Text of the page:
To the Editor:

The Grant County Court approved Ordinance 2019-07 last week. Legally, the ordinance is unnecessary. It’s also confused — for example, about the need to have a Natural Resource Committee or invoke coordination. Still, I support it because, surprisingly, it explicitly recognizes Forest Service and BLM authority to regulate and manage federal public lands within Grant County.

This has two consequences. One is that Ordinance 2019-07 renders other county laws like Measure 10, 12-38, 12-37 (UN Free!) and Ordinance 2013-01 — which challenge such Congressionally-delegated authority — null and void, legally speaking. The other is that it obligates court members to pursue their coordination responsibilities in good faith as responsible partners. The ordinance thus serves as an important corrective to the unproductive and sometimes adversarial position that has characterized county government since 2013.

36 CFR § 219.4 and Federal Register Vol. 77, No. 68 (April 9, 2012) provide the legal context for this good faith effort regarding coordination. I’ve asked the Eagle to post this information online and encourage county residents to review it.

You’ll find that coordination is just one among several forms of public engagement required by federal law; that county government is just one among several entities federal agencies are required to coordinate with; that federal agencies are required to coordinate their land use plans with the land use plans and policies counties are responsible for, per state law; and that consistency between federal plans and county plans is not required. Clearly, coordination itself does not confer any unique status on county governments.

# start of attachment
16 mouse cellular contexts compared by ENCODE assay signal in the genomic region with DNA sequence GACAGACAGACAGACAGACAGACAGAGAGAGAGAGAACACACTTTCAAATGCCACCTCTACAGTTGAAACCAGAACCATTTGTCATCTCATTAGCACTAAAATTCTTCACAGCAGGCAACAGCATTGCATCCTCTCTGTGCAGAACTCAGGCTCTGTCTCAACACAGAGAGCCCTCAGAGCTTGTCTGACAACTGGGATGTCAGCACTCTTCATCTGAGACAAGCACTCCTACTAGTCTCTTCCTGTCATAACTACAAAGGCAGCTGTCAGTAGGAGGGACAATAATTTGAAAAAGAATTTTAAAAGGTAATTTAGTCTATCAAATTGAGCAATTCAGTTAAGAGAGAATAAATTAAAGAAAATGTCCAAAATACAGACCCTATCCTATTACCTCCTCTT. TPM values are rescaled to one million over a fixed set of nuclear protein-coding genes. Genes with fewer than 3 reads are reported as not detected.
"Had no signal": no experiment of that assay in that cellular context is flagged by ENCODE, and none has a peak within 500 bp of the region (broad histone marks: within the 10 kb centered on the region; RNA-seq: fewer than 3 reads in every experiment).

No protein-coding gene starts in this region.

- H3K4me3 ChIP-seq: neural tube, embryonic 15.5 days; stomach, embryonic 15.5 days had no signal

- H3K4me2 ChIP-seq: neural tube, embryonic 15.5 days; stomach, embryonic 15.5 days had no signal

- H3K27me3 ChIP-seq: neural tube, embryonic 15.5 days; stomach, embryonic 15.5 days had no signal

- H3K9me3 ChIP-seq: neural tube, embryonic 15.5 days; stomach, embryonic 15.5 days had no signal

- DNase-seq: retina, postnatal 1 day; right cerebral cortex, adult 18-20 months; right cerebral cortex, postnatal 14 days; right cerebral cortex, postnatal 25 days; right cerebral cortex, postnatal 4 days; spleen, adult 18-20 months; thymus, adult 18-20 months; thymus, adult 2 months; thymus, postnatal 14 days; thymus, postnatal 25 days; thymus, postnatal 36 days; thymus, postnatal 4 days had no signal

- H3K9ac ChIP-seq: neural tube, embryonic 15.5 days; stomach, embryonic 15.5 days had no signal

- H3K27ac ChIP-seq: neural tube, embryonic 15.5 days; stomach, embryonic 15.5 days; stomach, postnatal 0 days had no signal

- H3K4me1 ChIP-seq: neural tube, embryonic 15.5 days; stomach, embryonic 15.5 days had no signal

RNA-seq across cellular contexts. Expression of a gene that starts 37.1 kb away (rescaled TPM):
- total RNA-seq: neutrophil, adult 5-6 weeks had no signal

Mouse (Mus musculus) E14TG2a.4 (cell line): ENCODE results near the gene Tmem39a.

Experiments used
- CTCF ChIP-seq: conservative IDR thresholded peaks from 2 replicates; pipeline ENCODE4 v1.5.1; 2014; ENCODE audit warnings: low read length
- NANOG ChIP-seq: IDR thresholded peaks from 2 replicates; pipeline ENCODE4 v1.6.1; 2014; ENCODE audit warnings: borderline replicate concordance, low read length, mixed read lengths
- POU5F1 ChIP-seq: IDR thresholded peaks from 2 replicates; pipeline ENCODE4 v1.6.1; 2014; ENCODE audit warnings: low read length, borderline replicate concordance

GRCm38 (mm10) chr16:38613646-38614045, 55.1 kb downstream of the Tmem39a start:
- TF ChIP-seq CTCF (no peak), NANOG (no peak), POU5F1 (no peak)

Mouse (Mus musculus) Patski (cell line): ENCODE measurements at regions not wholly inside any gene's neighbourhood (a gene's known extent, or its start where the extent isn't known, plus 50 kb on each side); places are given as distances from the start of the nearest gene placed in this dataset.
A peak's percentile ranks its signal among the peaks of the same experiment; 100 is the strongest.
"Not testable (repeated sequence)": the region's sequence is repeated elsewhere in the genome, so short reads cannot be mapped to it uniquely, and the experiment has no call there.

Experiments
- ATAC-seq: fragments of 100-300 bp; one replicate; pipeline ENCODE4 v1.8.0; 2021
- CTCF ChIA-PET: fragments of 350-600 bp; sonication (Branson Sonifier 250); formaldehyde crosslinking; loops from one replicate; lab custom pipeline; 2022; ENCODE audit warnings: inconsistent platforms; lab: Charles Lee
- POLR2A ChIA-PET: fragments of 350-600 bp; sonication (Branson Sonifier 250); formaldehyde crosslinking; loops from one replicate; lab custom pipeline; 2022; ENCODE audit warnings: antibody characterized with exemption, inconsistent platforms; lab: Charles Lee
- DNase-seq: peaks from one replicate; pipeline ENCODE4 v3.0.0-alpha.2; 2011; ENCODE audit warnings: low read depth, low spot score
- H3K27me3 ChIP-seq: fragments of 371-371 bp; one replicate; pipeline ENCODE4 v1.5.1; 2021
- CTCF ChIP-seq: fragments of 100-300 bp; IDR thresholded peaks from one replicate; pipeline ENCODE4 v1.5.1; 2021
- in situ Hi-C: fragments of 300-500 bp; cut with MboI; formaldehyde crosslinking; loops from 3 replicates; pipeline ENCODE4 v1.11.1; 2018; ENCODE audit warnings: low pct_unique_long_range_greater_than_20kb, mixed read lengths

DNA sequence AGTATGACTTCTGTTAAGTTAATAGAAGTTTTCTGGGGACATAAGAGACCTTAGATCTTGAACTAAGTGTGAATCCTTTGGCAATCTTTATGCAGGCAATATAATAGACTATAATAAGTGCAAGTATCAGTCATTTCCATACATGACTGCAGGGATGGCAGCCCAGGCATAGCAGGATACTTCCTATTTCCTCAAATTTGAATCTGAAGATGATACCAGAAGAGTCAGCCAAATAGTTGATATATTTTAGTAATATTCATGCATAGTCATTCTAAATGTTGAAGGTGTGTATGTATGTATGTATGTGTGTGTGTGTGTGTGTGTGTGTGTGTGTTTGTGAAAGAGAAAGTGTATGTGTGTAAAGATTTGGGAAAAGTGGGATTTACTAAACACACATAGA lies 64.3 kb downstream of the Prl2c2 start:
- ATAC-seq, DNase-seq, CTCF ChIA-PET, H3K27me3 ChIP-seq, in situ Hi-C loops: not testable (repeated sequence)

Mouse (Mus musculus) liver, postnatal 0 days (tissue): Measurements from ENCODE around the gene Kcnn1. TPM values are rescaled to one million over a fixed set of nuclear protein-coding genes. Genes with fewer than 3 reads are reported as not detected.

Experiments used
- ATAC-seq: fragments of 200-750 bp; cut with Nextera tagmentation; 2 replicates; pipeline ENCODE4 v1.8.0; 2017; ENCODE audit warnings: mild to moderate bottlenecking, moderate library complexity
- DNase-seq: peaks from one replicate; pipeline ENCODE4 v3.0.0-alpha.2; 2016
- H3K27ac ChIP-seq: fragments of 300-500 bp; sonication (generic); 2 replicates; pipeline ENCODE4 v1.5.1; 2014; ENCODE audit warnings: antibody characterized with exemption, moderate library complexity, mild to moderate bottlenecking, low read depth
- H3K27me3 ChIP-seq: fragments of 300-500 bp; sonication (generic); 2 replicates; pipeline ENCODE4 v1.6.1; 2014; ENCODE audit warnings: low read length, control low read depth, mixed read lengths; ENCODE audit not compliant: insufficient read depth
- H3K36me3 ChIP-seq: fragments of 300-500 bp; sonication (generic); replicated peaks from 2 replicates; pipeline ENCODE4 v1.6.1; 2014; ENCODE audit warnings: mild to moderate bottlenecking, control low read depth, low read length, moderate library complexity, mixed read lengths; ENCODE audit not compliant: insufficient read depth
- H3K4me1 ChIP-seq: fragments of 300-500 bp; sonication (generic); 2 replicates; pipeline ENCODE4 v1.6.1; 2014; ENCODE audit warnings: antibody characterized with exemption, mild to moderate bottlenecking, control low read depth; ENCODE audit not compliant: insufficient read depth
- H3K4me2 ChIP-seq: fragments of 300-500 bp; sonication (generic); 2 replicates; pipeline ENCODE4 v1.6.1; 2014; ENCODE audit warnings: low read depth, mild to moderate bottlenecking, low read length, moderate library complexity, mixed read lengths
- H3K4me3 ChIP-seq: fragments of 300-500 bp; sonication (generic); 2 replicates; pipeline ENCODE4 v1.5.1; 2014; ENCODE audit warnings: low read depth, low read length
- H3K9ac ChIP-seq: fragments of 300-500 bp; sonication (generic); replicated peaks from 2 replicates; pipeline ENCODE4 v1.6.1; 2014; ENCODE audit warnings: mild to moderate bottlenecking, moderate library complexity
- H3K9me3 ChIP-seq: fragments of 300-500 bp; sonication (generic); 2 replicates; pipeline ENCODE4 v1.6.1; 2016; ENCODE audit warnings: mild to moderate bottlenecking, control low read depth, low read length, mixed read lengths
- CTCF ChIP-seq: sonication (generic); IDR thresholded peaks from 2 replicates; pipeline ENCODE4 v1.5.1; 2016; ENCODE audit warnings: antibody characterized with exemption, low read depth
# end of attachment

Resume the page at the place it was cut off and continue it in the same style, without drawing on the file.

It does however offer them some important opportunities. For example, locally, county government is tasked with public safety and search-and-rescue responsibilities. If the county’s wildfire protection plan prioritized strategic fuel-break and WUI corridor treatments along county roads (and elsewhere) to provide escape routes and enhance public safety during wildfires, or its search-and-rescue policies addressed access needs and how roads are closed — with gates rather than berms, say — federal agencies would likely try to accommodate such objectives and considerations in their plans.

I hope court members will approach coordination responsibly and take advantage of such opportunities.

Mark Webb

Mt. Vernon


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